WA needs to keep its resources

THE news from the pundits that we can look forward to reasonable economic growth should be welcomed by all.

Not only is the news a welcome Christmas present for everyone in business but the fundamental reasons for this continued performance underline the value of natural resources as the keel which keeps the State’s economy steady.

Of course, the experts often get it wrong, but recent history has shown us that tight budgeting and tough decisions at a fiscal level leaves an economy better prepared for any shocks that lie in store.

That ought to be remembered by any politician who thinks they need to spend big to win an election.

The news is particularly good for WA’s gold miners who have had a pretty tough time of it, albeit smoothed by the performance of the Australian dollar.

But gold miners should get too complacent when it comes to talk of a jump in precious metal prices.

A recent survey by Pricewaterhouse Coopers found that the mining industry returned just 4 per cent to shareholders during the past financial year.

That is not a spectacular performance in anyone’s book.

As PWC partner Nick Henry told an audience of mining types last week, at that rate you may as well leave your money in the bank.

Even better, he suggested, invest in bank stocks where, during the same period, your money would have returned 18 per cent.

Ouch. That is hard to beat when miners will already tell you how efficient they are.

Unfortunately, their efficiency at the rock face has a two-fold effect.

Firstly, it highlights the growing overhead cost of head office, where many a chief executive appears to be living off a bloated salary when shareholders are seeing returns stagnate.

In addition, cutting operational costs has dramatically slashed the workforces of mining companies throughout Australia, and nowhere more so than here.

Since 1991, the number of employees in the nation’s mining industry has plummeted from 80,000 to 51,000.

Sure, there are also some 17,000 contractors offering extremely flexible options for miners, but essentially as Australia grows, the sector is shrinking in importance to the average Aussie.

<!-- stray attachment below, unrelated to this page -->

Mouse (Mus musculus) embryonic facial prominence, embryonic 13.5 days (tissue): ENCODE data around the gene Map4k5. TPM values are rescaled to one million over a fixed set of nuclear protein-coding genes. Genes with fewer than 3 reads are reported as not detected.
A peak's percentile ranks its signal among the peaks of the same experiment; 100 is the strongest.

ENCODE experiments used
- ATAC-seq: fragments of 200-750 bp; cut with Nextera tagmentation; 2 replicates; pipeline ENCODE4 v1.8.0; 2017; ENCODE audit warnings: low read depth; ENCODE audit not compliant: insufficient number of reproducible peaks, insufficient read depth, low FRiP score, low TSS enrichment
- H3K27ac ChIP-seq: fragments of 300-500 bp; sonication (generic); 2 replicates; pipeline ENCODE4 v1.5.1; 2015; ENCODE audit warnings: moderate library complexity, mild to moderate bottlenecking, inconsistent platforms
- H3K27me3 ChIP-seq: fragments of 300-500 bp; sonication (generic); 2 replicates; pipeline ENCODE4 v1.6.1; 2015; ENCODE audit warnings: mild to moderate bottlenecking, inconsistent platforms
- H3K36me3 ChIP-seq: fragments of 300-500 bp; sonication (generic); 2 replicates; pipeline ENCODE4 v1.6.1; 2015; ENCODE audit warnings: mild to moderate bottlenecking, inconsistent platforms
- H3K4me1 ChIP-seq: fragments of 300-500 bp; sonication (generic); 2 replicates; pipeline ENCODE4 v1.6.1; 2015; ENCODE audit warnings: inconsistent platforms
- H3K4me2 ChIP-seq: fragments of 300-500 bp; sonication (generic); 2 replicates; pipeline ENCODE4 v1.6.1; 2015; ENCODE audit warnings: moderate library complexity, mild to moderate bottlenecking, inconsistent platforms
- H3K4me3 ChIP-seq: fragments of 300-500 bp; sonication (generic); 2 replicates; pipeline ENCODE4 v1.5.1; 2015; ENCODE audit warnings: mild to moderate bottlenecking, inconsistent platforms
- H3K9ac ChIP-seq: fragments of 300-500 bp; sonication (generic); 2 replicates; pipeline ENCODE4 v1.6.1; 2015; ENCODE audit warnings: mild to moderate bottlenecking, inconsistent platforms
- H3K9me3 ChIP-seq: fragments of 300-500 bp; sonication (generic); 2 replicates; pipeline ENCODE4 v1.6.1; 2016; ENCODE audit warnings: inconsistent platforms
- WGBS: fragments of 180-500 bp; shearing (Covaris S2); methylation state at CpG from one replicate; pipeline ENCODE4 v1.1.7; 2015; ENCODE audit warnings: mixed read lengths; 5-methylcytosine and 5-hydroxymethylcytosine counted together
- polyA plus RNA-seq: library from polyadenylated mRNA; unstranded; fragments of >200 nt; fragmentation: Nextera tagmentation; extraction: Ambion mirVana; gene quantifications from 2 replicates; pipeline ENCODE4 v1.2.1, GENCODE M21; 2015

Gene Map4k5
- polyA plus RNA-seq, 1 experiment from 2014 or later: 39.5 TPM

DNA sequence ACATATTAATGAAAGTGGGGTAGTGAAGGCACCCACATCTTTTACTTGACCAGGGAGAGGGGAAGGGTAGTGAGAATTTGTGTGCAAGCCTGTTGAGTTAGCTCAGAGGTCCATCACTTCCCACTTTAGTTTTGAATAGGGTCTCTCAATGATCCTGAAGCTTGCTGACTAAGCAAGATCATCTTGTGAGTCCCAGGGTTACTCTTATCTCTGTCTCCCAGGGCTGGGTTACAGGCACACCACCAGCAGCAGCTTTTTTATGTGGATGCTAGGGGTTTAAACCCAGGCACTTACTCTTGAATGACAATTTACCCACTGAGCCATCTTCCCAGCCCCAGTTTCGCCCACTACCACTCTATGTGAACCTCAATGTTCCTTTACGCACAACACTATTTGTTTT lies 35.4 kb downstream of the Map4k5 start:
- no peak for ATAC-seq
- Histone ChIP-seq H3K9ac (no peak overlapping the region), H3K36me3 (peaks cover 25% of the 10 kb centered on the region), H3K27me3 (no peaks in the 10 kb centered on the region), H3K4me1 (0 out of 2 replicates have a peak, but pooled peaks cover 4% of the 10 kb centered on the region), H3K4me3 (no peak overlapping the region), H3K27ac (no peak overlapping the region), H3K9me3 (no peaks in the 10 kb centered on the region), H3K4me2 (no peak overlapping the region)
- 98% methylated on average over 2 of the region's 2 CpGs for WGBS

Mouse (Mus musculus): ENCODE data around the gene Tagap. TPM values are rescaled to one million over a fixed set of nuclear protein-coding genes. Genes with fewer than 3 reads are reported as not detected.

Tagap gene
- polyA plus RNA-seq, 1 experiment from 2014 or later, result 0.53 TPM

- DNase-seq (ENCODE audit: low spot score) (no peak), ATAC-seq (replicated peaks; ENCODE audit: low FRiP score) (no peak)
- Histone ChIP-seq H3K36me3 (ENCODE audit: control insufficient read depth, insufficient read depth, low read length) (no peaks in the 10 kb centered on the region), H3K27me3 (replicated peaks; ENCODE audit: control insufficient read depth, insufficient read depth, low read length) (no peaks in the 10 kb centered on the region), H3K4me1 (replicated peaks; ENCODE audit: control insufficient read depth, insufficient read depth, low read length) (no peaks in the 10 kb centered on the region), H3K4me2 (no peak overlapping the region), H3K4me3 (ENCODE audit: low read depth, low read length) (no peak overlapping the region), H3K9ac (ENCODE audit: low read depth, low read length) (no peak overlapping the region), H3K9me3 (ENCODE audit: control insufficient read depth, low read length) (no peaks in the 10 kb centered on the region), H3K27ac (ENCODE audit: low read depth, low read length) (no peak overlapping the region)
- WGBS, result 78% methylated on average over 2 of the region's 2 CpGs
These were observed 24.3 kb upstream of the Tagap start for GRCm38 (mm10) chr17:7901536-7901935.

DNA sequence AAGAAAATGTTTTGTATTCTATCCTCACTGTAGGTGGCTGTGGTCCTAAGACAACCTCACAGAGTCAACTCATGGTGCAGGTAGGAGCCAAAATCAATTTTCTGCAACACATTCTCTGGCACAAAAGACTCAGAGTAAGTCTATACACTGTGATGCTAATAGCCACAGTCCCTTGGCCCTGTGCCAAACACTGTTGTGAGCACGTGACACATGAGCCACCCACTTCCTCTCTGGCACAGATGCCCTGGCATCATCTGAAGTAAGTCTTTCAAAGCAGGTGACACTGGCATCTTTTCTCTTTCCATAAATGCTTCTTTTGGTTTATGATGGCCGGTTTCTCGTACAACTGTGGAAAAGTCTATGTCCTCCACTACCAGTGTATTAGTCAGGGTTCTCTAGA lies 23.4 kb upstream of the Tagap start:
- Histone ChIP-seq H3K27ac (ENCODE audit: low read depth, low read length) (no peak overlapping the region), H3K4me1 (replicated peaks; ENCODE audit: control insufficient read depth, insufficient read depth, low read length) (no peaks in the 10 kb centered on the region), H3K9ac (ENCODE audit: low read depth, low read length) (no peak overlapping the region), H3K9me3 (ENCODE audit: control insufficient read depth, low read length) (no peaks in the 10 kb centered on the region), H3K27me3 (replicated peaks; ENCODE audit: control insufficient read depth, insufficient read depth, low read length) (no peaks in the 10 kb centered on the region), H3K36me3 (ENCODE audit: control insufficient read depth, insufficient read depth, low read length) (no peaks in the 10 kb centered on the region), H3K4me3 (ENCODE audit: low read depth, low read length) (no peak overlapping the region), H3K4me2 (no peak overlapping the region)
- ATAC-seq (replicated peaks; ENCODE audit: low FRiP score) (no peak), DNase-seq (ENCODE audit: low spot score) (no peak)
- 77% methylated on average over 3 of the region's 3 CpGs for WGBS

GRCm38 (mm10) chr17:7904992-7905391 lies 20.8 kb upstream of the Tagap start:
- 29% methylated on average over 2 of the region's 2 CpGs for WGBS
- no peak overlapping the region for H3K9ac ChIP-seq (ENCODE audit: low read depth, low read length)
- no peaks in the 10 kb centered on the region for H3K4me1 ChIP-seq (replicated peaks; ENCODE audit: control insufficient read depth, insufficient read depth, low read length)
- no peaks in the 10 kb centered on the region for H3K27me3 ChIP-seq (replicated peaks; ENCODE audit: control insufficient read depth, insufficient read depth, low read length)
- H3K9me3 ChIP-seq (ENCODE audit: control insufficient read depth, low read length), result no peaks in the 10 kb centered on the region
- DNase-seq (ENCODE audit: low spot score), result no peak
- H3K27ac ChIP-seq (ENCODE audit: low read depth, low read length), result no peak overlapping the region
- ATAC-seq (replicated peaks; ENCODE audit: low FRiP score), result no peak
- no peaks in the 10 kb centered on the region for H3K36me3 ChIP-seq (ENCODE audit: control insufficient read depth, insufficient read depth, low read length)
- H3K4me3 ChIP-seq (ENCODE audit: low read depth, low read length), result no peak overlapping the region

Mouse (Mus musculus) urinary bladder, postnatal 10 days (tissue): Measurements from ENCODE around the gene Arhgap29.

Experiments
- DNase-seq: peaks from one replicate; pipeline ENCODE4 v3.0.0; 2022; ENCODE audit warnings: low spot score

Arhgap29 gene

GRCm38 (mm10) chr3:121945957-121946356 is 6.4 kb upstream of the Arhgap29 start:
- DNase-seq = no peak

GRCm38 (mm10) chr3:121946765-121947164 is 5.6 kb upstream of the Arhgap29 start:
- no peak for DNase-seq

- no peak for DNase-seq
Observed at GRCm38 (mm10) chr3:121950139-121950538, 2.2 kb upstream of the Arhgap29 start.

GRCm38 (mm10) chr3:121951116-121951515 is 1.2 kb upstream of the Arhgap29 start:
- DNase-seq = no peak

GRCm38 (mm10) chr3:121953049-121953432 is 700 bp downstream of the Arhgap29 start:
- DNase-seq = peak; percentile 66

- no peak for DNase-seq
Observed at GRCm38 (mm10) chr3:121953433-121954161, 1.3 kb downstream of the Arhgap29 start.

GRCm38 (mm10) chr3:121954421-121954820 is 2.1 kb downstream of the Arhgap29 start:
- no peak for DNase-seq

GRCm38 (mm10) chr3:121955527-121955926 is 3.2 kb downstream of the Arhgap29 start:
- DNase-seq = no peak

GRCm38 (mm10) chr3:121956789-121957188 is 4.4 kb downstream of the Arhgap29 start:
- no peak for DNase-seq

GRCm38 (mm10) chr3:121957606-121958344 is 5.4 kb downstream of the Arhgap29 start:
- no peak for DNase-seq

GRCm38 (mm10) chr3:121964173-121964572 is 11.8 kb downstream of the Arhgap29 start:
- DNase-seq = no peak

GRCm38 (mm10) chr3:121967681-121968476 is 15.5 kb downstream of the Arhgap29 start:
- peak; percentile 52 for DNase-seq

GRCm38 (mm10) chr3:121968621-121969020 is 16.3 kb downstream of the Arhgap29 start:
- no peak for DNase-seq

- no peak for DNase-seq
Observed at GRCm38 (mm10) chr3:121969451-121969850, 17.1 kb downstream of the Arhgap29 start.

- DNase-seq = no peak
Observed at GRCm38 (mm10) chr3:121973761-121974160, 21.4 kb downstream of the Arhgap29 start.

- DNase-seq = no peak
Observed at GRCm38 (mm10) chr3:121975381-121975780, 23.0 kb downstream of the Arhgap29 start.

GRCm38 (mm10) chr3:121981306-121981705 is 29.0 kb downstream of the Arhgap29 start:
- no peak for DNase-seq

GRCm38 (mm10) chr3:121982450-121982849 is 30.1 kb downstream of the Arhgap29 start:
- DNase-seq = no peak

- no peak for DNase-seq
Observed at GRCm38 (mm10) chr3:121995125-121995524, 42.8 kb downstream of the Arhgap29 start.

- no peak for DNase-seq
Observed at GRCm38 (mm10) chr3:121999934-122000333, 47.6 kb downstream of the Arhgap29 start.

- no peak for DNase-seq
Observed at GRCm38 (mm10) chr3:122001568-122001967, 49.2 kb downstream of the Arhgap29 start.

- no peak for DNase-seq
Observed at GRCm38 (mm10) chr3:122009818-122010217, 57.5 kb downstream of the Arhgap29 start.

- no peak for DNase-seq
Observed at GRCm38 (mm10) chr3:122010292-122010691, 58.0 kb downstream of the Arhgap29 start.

That amounts to a massive reduction in the industry’s political clout.

And all at a time when foreign resources companies are moving into our patch, and eyeing the savings they can make by lopping a number of highly paid executives from the cost structure.

Already, the resources industry has become so irrelevant to mainstream Australia that it has been removed as one of the core sectors making up the ASX indices.

This is a dangerous precedent, not only from the point of view of miners and their well-paid leaders but for the State.

Every executive living in Perth provides a host for dozens of others who service their needs.

On top of the direct trickle down, head offices offer job opportunities for talented individuals, who in turn create interesting work for the professional sector.

They also make decisions in the interest of the region they live in.

Consolidation by foreign giants will end this, taking those jobs, income, opportunities and vested interests elsewhere.

But the fact is this consolidation of the sector has started in a big way this year and will only continue.

There are some natural dynamics at work here, with investors quite rightly looking to profit and put their money in new places, be it in mining stocks or Wall Street run managed funds.

But we all have to consider the significance of losing major decision making centres in an industry which has proved its worth in maintaining the economic stability of WA.

Policy makers should be doing everything to encourage mining companies to remain based here, or our forebears might not always have such cosy festive seasons. Merry Christmas.

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